diatribe (n.)

1640s (in Latin form in English from 1580s), "continued discourse, critical dissertation" (senses now archaic), from French diatribe (15c.) and directly from Latin diatriba "learned discussion," from Greek diatribe "employment, study," in Plato, "discourse," literally "a wearing away (of time), a waste of time," from dia "away" (see dia-) + tribein "to wear, rub," from PIE root *tere- (1) "to rub, turn." For sense evolution, compare school (n.1).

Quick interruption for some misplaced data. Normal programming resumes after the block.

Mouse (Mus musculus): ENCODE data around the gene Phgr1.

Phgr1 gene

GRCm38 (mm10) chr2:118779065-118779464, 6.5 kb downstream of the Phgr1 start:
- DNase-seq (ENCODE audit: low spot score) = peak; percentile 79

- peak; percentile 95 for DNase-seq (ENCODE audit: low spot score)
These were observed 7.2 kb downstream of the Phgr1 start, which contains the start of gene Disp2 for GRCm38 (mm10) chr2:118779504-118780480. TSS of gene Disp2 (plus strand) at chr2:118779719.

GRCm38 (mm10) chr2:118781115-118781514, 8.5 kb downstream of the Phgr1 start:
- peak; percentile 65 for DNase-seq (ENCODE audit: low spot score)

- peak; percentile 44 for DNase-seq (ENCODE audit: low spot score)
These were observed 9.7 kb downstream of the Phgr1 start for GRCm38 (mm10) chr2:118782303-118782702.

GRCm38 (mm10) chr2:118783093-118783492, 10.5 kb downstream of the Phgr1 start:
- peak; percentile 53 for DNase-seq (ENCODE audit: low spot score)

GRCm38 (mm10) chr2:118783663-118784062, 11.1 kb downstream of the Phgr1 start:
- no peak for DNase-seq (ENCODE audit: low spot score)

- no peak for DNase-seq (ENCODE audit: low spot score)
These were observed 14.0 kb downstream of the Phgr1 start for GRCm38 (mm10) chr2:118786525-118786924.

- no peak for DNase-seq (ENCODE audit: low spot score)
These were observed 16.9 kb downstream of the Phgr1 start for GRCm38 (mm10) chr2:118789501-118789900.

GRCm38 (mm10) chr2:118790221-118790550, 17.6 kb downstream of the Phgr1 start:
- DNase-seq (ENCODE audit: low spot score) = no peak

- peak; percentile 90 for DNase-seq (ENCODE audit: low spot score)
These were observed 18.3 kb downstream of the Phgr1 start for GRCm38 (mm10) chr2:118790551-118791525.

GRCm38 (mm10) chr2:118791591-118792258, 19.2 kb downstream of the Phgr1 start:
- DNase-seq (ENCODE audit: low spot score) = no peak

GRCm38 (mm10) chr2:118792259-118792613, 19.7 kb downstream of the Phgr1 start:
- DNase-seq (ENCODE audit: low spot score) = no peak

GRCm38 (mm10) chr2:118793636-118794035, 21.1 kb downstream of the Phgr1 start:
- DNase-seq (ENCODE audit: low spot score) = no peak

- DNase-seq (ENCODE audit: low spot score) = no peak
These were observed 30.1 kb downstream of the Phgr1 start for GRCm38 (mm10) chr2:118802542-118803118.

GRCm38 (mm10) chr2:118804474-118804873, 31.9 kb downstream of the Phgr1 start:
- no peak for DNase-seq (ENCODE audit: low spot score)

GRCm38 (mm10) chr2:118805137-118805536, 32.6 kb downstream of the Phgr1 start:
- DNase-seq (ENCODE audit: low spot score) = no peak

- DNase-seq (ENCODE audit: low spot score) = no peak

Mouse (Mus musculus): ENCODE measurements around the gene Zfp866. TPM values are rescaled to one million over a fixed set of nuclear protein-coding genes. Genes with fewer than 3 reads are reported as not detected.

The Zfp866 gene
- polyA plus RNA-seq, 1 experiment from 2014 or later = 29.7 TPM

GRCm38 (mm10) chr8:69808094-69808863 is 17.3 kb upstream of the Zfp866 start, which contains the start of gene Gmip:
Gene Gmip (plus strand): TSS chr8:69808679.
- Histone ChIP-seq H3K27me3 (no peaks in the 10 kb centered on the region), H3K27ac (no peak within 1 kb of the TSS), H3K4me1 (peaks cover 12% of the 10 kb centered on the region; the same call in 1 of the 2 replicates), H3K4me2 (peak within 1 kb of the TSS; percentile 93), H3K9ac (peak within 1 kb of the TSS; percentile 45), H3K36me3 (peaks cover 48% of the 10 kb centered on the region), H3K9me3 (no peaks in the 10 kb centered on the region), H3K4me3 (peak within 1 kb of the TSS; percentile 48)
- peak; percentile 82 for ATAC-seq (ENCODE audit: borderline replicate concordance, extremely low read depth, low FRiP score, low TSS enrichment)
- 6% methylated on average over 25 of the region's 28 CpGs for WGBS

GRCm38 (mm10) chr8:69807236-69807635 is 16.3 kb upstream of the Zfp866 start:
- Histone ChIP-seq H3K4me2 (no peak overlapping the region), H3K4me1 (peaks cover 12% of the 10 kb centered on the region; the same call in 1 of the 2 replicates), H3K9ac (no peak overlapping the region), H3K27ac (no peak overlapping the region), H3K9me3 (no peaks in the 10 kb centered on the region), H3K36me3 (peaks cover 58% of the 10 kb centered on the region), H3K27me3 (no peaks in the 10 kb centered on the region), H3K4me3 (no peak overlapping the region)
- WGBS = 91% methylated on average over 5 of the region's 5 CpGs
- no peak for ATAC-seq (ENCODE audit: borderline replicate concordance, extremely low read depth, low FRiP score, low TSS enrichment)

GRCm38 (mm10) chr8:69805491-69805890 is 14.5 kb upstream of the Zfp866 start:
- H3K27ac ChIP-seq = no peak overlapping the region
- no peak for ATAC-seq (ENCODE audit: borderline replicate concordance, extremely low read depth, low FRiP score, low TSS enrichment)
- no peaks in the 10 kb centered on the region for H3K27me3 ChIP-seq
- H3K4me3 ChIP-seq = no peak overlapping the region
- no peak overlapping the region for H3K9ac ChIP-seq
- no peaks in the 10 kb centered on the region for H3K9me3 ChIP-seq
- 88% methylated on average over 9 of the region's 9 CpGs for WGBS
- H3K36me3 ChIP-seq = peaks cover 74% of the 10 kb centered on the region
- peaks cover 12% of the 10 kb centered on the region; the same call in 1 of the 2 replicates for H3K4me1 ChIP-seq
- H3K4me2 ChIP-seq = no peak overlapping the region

The modern meaning "a strain of invective, a bitter and violent criticism" by 1804, apparently from French.

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